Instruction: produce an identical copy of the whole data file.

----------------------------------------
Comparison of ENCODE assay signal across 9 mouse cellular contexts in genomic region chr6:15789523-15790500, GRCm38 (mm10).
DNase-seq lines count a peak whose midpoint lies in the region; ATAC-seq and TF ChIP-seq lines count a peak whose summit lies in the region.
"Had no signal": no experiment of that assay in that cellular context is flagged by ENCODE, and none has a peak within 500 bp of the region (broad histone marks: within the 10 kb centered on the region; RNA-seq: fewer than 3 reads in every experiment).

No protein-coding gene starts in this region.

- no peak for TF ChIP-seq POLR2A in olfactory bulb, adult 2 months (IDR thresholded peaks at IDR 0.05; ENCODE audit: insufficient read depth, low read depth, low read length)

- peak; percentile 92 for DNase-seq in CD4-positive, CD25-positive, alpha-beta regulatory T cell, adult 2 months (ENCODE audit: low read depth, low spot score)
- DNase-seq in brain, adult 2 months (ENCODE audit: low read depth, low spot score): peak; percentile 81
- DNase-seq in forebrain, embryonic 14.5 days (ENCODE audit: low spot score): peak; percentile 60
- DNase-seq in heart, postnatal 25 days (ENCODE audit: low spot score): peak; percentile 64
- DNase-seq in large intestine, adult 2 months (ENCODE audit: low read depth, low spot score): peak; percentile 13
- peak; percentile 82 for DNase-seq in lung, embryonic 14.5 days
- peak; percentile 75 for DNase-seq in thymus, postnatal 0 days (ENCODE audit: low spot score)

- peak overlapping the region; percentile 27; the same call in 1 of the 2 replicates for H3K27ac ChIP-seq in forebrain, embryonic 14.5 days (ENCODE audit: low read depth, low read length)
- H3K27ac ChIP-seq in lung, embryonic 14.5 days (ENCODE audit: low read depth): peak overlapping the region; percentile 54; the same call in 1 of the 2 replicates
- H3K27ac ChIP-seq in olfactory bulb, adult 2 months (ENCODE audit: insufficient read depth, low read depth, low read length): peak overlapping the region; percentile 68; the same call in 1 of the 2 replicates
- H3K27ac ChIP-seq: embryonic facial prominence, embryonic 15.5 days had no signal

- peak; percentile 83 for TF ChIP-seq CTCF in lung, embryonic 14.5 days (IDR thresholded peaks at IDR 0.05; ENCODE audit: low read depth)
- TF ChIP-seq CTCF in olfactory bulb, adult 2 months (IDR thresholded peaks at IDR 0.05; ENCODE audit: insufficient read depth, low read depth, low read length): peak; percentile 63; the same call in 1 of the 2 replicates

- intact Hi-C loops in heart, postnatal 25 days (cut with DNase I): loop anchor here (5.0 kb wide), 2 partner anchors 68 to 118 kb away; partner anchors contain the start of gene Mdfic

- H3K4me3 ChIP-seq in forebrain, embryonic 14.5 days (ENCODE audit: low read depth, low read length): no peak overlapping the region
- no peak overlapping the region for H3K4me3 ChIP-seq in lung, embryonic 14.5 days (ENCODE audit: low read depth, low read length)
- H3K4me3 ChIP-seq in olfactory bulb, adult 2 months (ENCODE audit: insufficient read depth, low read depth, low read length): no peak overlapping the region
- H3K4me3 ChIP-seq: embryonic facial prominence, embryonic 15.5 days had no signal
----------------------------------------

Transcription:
Comparison of ENCODE assay signal across 9 mouse cellular contexts in genomic region chr6:15789523-15790500, GRCm38 (mm10).
DNase-seq lines count a peak whose midpoint lies in the region; ATAC-seq and TF ChIP-seq lines count a peak whose summit lies in the region.
"Had no signal": no experiment of that assay in that cellular context is flagged by ENCODE, and none has a peak within 500 bp of the region (broad histone marks: within the 10 kb centered on the region; RNA-seq: fewer than 3 reads in every experiment).

No protein-coding gene starts in this region.

- no peak for TF ChIP-seq POLR2A in olfactory bulb, adult 2 months (IDR thresholded peaks at IDR 0.05; ENCODE audit: insufficient read depth, low read depth, low read length)

- peak; percentile 92 for DNase-seq in CD4-positive, CD25-positive, alpha-beta regulatory T cell, adult 2 months (ENCODE audit: low read depth, low spot score)
- DNase-seq in brain, adult 2 months (ENCODE audit: low read depth, low spot score): peak; percentile 81
- DNase-seq in forebrain, embryonic 14.5 days (ENCODE audit: low spot score): peak; percentile 60
- DNase-seq in heart, postnatal 25 days (ENCODE audit: low spot score): peak; percentile 64
- DNase-seq in large intestine, adult 2 months (ENCODE audit: low read depth, low spot score): peak; percentile 13
- peak; percentile 82 for DNase-seq in lung, embryonic 14.5 days
- peak; percentile 75 for DNase-seq in thymus, postnatal 0 days (ENCODE audit: low spot score)

- peak overlapping the region; percentile 27; the same call in 1 of the 2 replicates for H3K27ac ChIP-seq in forebrain, embryonic 14.5 days (ENCODE audit: low read depth, low read length)
- H3K27ac ChIP-seq in lung, embryonic 14.5 days (ENCODE audit: low read depth): peak overlapping the region; percentile 54; the same call in 1 of the 2 replicates
- H3K27ac ChIP-seq in olfactory bulb, adult 2 months (ENCODE audit: insufficient read depth, low read depth, low read length): peak overlapping the region; percentile 68; the same call in 1 of the 2 replicates
- H3K27ac ChIP-seq: embryonic facial prominence, embryonic 15.5 days had no signal

- peak; percentile 83 for TF ChIP-seq CTCF in lung, embryonic 14.5 days (IDR thresholded peaks at IDR 0.05; ENCODE audit: low read depth)
- TF ChIP-seq CTCF in olfactory bulb, adult 2 months (IDR thresholded peaks at IDR 0.05; ENCODE audit: insufficient read depth, low read depth, low read length): peak; percentile 63; the same call in 1 of the 2 replicates

- intact Hi-C loops in heart, postnatal 25 days (cut with DNase I): loop anchor here (5.0 kb wide), 2 partner anchors 68 to 118 kb away; partner anchors contain the start of gene Mdfic

- H3K4me3 ChIP-seq in forebrain, embryonic 14.5 days (ENCODE audit: low read depth, low read length): no peak overlapping the region
- no peak overlapping the region for H3K4me3 ChIP-seq in lung, embryonic 14.5 days (ENCODE audit: low read depth, low read length)
- H3K4me3 ChIP-seq in olfactory bulb, adult 2 months (ENCODE audit: insufficient read depth, low read depth, low read length): no peak overlapping the region
- H3K4me3 ChIP-seq: embryonic facial prominence, embryonic 15.5 days had no signal